While in police custody the applicant was not permitted to receive a copy of the case file for the trial from his lawyers, or anything else that would assist him in the preparation of his defence. He was obliged to write out his defence by hand without being able to see any of the documents in the case file other than the indictment, which was already given to him. The applicant and his lawyers also were given access to the case file, comprising 17,000 pages, just sixteen days before the hearings started.
Mr. Öcalan complained that he had not enjoyed equality of arms with the prosecution in preparing his defence, among other things, because he did not obtain effective access to the case file.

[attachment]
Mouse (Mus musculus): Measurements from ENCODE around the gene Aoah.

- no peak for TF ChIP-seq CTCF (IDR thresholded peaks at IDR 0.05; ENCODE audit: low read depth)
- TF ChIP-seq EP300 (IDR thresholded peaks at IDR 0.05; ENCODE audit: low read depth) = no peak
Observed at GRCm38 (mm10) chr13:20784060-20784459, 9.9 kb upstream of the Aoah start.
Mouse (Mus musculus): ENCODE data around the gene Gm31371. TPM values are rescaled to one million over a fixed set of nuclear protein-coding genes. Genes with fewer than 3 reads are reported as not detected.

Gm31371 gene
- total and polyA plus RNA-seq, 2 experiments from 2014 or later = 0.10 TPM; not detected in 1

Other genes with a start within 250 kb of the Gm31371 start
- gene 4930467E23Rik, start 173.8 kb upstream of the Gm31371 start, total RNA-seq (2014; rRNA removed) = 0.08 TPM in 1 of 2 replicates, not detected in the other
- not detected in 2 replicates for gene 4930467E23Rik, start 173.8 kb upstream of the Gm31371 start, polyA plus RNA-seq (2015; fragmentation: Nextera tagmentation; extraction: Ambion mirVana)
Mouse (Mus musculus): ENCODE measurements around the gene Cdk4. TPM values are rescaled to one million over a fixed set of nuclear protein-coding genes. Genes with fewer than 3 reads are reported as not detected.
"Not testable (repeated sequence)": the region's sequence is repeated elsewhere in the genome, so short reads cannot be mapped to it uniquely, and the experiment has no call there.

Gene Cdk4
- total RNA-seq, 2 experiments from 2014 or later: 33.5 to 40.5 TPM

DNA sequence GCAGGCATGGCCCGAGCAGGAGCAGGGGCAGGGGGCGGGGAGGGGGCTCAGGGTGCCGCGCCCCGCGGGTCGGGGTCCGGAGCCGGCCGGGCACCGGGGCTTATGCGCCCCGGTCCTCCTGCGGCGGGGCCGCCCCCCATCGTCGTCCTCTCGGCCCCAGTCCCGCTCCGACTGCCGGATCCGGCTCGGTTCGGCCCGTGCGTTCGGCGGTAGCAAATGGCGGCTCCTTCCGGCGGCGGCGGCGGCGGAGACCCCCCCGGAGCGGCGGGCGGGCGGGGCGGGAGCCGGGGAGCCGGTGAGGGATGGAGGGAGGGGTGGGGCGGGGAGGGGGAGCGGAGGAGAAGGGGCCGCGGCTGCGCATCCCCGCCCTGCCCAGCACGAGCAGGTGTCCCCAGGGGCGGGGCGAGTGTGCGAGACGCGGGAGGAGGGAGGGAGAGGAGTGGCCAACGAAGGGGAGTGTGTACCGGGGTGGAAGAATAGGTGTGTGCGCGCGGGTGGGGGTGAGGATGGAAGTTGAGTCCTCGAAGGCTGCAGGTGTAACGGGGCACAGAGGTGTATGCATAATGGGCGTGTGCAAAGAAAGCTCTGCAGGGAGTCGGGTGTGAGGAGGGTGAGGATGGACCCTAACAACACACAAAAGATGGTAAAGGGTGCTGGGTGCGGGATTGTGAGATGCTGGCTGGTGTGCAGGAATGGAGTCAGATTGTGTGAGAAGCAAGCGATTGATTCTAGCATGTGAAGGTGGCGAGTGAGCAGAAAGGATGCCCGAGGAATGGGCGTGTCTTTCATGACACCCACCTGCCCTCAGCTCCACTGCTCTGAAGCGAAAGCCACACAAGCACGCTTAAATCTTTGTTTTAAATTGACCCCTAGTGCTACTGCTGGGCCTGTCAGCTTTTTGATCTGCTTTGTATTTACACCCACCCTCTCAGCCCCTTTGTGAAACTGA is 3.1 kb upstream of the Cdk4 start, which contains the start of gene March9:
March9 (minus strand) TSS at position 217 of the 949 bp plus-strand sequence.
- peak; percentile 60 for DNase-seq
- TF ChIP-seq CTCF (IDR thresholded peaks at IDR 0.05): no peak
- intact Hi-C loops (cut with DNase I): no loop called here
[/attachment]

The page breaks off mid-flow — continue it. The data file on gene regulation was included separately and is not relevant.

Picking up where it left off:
The court held that the applicant had to be given an opportunity to personally examine the evidence because due to his involvement in the commission of the crime he was best placed to assess its relevance to defence. The court also concluded that the time given to the applicant and his lawyers to prepare a response to a case file of 17 000 pages was insufficient. The preparation of defence was also hindered by the restrictions on the number and length of the applicant’s meetings with his lawyers. The Court found that overall effect of these difficulties had restricted the rights of the defence to such an extent that the principle of a fair trial, as set out in Article 6, had been contravened.